First 2021 case of West Nile Virus in Fort Bend Co. resident reported

This is a digitally-colorized transmission electron microscopic (TEM) image of the West Nile virus (WNV). (Photo: Cynthia Goldsmith/CDC)

Health officials say a probable case of West Nile Virus Encephalitis has been confirmed in a Fort Bend County resident. It is the first case in a county resident this year.

The Texas Department of State Health Services confirmed the probable case on Thursday. The Fort Bend County Health & Human Services investigated the case.

RELATED: First West Nile Virus mosquito sample discovered in NW Harris Co.

The resident is said to be recovering from the infection.

West Nile Virus is spread to people through the bite of an infected mosquito, and mosquito season starts in the late spring or in the summer and continues through the fall, officials say.

According to health officials, most people infected with West Nile Virus do not feel sick, and only about 1 in 5 people who get infected will develop a fever or other symptoms such as headache, body aches, joint pains, vomiting, diarrhea, or rash. About 1 out of 150 infected people develop a serious, sometimes fatal, illness.


There is not a vaccine to protect against West Nile Virus.

Fort Bend County Health & Human Services shares these tips to help protect from mosquito-borne illnesses:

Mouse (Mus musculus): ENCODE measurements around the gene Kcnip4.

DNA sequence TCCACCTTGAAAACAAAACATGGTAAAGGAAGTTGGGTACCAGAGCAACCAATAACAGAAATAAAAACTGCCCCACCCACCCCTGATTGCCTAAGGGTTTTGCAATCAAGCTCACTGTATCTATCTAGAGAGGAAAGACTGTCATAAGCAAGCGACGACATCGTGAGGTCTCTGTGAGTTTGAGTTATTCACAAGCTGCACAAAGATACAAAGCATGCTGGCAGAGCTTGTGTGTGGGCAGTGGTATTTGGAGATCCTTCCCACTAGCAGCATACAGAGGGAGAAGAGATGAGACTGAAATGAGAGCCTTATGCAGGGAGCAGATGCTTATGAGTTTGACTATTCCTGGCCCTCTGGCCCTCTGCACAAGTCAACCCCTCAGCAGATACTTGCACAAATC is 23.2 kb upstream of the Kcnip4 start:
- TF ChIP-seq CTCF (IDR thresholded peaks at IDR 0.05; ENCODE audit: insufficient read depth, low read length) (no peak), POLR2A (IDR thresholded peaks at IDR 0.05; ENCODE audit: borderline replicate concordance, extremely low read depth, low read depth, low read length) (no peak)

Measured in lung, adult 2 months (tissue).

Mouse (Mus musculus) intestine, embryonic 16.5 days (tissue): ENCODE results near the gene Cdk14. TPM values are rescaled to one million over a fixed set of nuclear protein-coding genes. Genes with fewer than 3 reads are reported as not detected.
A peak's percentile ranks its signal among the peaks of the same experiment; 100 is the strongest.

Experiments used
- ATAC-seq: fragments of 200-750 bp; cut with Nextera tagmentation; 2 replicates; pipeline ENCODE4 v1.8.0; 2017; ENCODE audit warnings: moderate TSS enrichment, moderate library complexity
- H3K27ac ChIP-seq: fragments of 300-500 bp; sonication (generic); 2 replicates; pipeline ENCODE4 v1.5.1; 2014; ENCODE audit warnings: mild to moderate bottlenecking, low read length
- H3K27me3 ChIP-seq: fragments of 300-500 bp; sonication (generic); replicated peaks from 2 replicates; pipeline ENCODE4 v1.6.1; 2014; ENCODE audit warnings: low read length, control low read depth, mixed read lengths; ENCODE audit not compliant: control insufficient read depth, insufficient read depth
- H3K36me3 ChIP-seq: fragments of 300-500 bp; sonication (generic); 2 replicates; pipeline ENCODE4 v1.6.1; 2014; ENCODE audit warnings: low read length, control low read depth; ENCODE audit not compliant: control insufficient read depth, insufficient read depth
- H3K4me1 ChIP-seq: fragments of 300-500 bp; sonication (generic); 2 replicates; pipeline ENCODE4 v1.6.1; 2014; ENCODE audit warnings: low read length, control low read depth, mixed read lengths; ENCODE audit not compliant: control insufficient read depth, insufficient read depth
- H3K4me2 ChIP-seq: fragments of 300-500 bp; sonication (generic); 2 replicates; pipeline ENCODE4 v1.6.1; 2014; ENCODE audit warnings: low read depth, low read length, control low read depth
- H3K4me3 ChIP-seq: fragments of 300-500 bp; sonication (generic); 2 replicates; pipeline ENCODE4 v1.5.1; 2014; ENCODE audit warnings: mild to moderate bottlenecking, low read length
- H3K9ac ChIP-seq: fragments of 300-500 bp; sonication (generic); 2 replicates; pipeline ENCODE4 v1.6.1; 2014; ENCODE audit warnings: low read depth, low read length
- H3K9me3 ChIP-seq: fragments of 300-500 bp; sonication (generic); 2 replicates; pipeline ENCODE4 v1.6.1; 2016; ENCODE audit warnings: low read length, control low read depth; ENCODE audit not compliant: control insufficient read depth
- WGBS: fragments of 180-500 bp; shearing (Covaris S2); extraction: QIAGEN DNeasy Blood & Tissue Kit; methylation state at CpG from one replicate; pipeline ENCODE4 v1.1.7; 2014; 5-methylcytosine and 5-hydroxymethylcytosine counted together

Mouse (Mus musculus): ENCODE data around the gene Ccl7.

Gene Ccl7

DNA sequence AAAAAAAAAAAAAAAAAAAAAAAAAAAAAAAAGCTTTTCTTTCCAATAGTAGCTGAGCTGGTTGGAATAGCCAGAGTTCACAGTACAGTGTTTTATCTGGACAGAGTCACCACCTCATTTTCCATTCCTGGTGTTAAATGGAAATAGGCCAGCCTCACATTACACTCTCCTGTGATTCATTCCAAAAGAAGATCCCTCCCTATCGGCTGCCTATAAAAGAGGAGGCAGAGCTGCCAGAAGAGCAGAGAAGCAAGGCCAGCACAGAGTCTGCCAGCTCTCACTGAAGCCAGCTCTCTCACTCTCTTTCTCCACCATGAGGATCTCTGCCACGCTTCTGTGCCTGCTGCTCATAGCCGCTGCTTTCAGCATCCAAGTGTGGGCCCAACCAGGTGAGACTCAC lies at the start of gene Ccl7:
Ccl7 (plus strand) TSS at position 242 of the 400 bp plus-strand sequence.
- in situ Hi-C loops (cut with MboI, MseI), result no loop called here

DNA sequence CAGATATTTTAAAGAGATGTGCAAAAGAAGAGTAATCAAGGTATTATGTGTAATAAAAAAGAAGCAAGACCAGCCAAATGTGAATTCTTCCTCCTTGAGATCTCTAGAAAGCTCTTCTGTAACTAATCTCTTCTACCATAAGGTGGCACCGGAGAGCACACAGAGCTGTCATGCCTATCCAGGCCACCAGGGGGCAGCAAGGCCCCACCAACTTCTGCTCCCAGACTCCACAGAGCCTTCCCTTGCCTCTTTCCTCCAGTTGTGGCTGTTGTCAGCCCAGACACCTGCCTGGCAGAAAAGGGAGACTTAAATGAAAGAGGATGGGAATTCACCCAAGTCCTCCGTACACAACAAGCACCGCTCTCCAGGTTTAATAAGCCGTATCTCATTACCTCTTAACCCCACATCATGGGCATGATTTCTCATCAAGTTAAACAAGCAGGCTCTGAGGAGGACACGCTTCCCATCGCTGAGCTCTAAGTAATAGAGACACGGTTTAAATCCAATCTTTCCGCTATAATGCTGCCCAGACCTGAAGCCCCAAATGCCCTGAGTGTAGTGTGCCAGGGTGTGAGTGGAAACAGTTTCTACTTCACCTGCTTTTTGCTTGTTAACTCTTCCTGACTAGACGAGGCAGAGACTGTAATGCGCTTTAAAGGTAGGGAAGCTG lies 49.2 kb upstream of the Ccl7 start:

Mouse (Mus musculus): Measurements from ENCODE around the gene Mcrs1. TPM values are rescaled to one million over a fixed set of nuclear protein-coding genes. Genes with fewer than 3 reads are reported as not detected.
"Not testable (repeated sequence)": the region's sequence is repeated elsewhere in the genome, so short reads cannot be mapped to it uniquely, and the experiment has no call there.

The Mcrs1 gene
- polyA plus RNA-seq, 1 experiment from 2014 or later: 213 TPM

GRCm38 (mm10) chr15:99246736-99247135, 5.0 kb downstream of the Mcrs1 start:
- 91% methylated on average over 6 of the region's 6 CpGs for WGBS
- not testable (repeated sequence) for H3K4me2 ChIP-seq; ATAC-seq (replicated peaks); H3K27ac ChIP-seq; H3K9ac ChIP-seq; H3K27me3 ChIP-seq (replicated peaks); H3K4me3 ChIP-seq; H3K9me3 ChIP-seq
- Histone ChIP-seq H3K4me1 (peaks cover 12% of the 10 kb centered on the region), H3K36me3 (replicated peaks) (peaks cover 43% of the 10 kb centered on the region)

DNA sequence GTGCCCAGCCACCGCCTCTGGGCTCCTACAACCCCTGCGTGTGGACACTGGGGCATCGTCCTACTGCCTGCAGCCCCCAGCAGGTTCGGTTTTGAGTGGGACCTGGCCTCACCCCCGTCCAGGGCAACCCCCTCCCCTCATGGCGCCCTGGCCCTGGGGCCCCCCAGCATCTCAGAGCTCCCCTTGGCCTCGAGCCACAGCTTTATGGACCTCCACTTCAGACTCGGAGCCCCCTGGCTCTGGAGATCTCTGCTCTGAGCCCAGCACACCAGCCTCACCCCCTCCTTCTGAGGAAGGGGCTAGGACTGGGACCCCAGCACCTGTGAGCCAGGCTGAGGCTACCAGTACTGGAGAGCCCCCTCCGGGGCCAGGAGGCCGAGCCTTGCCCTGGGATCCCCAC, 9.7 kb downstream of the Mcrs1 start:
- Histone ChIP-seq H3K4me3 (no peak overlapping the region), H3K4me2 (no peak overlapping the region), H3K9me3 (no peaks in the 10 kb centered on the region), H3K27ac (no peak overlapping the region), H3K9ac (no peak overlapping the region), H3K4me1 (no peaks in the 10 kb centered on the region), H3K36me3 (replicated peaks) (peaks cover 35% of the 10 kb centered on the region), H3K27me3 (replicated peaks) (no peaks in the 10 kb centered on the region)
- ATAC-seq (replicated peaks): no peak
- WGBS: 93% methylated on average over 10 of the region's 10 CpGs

Tips for reducing mosquitoes around your home

Mosquitoes require water for reproduction. The following can help reduce mosquitoes:

• If possible, dispose of water-holding containers, such as ceramic pots, used tires, and tire swings.

• You can also drill holes in the bottom of containers such as those used for plants or recycling.

• Clean clogged roof gutters.

• Turn over objects that may trap water when they are not in use, such as wading pools and wheelbarrows.

• Change water in birdbaths on a weekly basis.

• Clean and chlorinate swimming pools. When pools are not in use, use pool covers and drain when necessary.

• Make sure doors and windows have tight-fitting screens, no holes, and remain closed

Tips for avoiding mosquito bites when outdoors

• Minimize outdoor activities at dusk and dawn when mosquitoes are most active.

• Wear shoes, socks, long pants, and long-sleeved shirts. Clothing material should be tightly woven and loose-fitting.

• Use mosquito netting if camping or otherwise sleeping outdoors.

• Use Environmental Protection Agency (EPA)-registered insect repellents with one of the active ingredients below. Use mosquito repellents containing DEET, picaridin, oil of lemon eucalyptus, IR3535, or 2-undecanone, and apply according to directions when it is necessary to be outdoors. When used as directed, EPA-registered insect repellents are proven safe and effective, even for pregnant and breastfeeding women.

• When using DEET, use the lowest concentration effective for the time spent outdoors (for example, 6 percent lasts approximately two hours and 20 percent for four hours) and wash treated skin when returning indoors. Do not apply under clothing, to wounds or irritated skin, the hands of children, or to infants less than two months old.